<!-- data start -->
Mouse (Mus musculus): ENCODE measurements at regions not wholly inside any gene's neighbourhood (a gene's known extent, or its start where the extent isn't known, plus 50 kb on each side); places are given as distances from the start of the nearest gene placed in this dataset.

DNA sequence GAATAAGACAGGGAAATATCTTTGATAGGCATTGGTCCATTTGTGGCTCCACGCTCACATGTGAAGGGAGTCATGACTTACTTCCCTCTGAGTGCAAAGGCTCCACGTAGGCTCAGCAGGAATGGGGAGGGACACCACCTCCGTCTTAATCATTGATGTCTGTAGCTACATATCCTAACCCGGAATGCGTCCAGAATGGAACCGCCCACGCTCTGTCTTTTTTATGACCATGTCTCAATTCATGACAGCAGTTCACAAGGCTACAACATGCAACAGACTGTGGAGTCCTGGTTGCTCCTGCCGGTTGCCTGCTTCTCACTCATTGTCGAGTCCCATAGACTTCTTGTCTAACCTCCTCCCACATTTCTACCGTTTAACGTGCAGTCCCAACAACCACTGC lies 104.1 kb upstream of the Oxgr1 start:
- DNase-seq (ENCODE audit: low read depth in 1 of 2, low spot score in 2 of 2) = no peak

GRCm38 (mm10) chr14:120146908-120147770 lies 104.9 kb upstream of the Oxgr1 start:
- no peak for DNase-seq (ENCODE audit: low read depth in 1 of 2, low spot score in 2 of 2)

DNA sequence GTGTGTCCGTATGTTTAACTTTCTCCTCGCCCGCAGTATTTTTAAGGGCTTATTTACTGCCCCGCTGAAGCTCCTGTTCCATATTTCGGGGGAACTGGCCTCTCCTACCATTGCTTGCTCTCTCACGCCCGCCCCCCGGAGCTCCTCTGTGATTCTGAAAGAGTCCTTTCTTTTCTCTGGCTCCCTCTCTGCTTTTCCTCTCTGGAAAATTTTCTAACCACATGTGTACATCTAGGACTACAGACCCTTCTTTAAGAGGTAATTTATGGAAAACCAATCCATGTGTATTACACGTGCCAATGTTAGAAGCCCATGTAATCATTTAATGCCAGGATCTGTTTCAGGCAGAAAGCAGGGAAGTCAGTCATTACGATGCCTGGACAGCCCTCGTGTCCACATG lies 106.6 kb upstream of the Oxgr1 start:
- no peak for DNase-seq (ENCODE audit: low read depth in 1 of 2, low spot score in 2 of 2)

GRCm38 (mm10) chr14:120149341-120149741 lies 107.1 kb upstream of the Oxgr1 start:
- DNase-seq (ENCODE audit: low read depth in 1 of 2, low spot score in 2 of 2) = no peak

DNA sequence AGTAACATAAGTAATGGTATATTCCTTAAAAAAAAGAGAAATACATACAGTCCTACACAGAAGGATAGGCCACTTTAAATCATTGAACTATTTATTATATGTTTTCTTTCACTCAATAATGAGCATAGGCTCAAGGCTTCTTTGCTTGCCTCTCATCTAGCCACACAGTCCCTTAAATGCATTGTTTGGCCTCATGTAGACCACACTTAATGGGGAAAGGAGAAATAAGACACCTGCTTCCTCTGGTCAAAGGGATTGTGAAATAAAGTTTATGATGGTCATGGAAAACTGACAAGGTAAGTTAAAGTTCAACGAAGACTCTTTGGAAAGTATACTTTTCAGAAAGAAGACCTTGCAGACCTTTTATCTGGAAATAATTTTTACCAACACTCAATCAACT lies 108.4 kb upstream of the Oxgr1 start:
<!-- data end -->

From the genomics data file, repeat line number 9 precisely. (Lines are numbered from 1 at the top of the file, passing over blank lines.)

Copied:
- DNase-seq (ENCODE audit: low read depth in 1 of 2, low spot score in 2 of 2) = no peak